I’m glad to hear you’re digging the new site, and thanks for sharing what you’ve learned! It is so, so important to focus on the process, independent of the outcome. When you focus on the process, the outcome will take care of itself.

      In regards to feeling beat at the end of the day, that’s a tough one. I think the key for me has been making sure that I START my day off right. When you win the morning, you win the day. I’ll try to write more about this in the future (it also ties perfectly into the keystone habits Steve mentioned below).

      And yes, becoming a VIP Subscriber is the same as joining my newsletter, so I think you should be good :)

      • I’ll be waiting to read on how to start the day. Many a time, I wake up early, I exercise and meditate, only to fall back asleep and wake up a couple of hours later.

        And like I said, it’s redundant. It asks for email in the sidebar as well as at end of the post.

        • Stefano Ganddini

          Do you have a “perfect day itinerary”? Basically, a schedule of your ideal day broken down hour by hour? I recently did this exercise and it’s been very helpful.

          Ah, yeah I still need to update the opt-in box at the end of the posts.

          • Interesting. I’ll do it this weekend.

          • Stefano Ganddini

            How’d it go??

          • My house was getting renovated, so I had no internet and couldn’t reply.

            I thought about it and it seems that I couldn’t possibly have a “perfect day” at this point of time in my life. I have a strict schedule to follow (which includes school), and I simply don’t have enough free time. I think it will make more sense to do this activity once I’m not in school anymore.

          • Stefano Ganddini

            “I couldn’t possible have a ‘perfect day’ at this point in my life.”

            This is the definition of a LIMITING BELEIF, or as Ramit Sethi (one of my role models), likes to call it, an “invisible script.” Just because you’re in school and have other obligations doesn’t mean you can’t create a perfect day itinerary. Everyone has obligations. You may not be able to spend 100% of the day doing exactly what you want to do, but you CAN create an ideal day around your current obligations. And obviously not every day will go exactly as you want it to, but the point is to have something to aim for.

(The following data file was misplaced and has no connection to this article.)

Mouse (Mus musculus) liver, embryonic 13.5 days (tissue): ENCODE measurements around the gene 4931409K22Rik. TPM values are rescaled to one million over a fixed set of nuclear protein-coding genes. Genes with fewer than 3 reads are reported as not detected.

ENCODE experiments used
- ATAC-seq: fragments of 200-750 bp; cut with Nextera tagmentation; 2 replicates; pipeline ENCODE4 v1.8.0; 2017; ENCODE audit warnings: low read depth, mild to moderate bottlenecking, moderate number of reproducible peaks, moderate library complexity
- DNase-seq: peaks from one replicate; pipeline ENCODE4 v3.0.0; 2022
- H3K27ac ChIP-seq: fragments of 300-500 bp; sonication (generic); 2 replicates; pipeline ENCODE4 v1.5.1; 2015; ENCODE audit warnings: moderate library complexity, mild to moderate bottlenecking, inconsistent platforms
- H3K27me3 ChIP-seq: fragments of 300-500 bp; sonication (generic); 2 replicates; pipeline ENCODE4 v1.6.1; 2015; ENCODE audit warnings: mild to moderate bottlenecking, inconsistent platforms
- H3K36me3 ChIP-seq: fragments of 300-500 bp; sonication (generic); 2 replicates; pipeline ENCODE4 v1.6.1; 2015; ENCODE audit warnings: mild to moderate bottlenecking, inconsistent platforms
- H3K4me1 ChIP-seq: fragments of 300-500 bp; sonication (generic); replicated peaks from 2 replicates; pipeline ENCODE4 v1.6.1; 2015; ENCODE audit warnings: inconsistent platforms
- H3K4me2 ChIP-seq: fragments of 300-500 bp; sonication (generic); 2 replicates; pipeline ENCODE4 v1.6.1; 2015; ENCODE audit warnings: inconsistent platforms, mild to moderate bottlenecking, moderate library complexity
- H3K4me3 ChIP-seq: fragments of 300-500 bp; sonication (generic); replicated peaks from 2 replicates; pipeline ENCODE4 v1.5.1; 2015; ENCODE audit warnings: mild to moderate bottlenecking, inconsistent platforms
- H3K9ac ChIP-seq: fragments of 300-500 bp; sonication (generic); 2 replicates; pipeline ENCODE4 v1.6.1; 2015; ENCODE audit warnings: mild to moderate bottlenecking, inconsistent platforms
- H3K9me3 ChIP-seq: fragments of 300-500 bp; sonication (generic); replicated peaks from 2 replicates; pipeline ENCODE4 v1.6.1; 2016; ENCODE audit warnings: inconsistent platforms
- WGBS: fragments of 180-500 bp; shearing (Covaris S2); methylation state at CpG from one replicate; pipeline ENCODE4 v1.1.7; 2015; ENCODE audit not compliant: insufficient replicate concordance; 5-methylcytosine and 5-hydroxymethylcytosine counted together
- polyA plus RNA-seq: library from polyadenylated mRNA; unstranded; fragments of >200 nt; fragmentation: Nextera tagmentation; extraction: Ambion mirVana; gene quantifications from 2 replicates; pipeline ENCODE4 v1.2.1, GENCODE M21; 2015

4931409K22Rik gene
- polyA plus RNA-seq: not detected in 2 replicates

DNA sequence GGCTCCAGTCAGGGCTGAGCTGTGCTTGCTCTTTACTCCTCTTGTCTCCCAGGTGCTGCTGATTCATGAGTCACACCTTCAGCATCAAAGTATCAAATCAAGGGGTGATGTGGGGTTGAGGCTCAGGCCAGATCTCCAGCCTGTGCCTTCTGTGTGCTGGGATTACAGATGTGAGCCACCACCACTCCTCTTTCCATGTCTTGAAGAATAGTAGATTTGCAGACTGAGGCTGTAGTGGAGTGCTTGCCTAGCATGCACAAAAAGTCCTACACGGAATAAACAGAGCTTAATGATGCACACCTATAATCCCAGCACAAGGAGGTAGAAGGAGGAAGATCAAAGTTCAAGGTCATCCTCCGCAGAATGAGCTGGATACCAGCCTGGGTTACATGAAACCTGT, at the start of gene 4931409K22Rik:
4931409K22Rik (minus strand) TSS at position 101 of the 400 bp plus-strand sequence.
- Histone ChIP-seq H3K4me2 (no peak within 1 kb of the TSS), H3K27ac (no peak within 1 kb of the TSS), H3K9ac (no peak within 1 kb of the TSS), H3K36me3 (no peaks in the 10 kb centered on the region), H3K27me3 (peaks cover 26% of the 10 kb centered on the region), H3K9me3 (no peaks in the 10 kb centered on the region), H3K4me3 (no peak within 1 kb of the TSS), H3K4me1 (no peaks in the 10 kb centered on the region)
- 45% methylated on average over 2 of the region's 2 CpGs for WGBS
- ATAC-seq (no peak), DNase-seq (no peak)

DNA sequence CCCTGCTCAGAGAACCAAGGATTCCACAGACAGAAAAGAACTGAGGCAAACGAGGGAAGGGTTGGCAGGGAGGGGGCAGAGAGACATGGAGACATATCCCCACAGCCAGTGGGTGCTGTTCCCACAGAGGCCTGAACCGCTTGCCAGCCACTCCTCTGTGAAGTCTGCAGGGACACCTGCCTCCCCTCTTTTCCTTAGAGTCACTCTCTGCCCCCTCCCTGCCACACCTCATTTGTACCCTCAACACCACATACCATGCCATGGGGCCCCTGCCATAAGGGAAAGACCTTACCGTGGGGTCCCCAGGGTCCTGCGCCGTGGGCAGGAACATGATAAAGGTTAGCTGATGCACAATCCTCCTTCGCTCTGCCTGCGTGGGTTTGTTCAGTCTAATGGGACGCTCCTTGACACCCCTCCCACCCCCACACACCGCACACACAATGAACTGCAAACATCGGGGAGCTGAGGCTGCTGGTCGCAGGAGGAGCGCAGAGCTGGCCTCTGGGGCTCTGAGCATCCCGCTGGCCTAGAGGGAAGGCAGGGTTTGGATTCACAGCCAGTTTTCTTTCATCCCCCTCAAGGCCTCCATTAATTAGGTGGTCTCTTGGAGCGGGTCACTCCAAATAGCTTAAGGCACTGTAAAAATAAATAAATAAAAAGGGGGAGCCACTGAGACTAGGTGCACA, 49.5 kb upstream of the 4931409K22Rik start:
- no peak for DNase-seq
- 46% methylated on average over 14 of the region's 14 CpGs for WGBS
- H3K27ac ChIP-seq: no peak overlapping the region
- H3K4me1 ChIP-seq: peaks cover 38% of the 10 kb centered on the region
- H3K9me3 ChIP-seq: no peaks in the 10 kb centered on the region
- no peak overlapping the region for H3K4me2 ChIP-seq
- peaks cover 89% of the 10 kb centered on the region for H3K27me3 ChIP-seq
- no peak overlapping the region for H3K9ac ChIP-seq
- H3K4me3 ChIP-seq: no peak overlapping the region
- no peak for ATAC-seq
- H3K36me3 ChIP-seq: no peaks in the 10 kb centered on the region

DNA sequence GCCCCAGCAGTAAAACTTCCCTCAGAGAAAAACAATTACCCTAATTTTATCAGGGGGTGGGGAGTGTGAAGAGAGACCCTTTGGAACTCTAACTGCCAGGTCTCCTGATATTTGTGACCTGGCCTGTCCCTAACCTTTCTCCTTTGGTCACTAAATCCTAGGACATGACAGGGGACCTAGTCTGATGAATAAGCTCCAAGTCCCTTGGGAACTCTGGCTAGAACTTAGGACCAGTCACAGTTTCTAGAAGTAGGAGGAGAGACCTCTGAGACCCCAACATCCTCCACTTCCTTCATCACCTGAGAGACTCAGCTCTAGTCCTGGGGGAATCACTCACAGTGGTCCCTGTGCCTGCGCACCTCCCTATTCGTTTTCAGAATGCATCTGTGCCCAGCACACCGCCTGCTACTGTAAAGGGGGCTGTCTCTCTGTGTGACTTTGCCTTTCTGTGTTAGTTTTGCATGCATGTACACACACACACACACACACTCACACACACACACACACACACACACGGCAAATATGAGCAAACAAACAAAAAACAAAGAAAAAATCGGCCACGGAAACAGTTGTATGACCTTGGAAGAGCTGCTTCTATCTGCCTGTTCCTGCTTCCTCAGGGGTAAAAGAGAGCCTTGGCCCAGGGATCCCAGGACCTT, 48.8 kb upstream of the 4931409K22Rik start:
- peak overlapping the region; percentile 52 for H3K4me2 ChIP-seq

Work with what you have. If you’re unhappy with something change it. If you can’t change, then choose to be happy with it.

          • My WiFi is back.

            Yes, I get what you’re saying.

            “If you’re unhappy with something change it. If you can’t change, then choose to be happy with it.”
            This makes sense. And I’ve been doing that since before I even came across this article. It’s really important.

            I think my days ahead will be much more productive.

  • Stephen

    I love reading your blog posts because I feel that every post resonates with me. It’s nice to hear someone else’s perspective on positions I fee like I’ve been in and experienced.

    1. The thing I’ve learned most from Collegetopia is to stop trying to please everyone. I always want to please everyone but I feel like you have to accept that it is not possible. You can still strive to do so, but it’s important to understand that it’s not gonna happen for some people – and that’s OK. Also, the 3 second rule is a great rule to live by. I must say there are plenty of times where I don’t abide by it, but when I do follow the 3 second rule I always leave feeling good about myself. Because when I don’t follow the 3 second rule, I start overthinking things and shell up and end up disappointed. So I guess those are the TWO biggest lessons I’ve learned.

    Thanks for blogging Stefano. Keep it coming

    • Stefano Ganddini

      Thanks for the comment, Stephen! So glad to hear my posts have resonated with you. “Stop trying to please everyone” is a tough one to accept, but once you do life suddenly becomes so much better. :)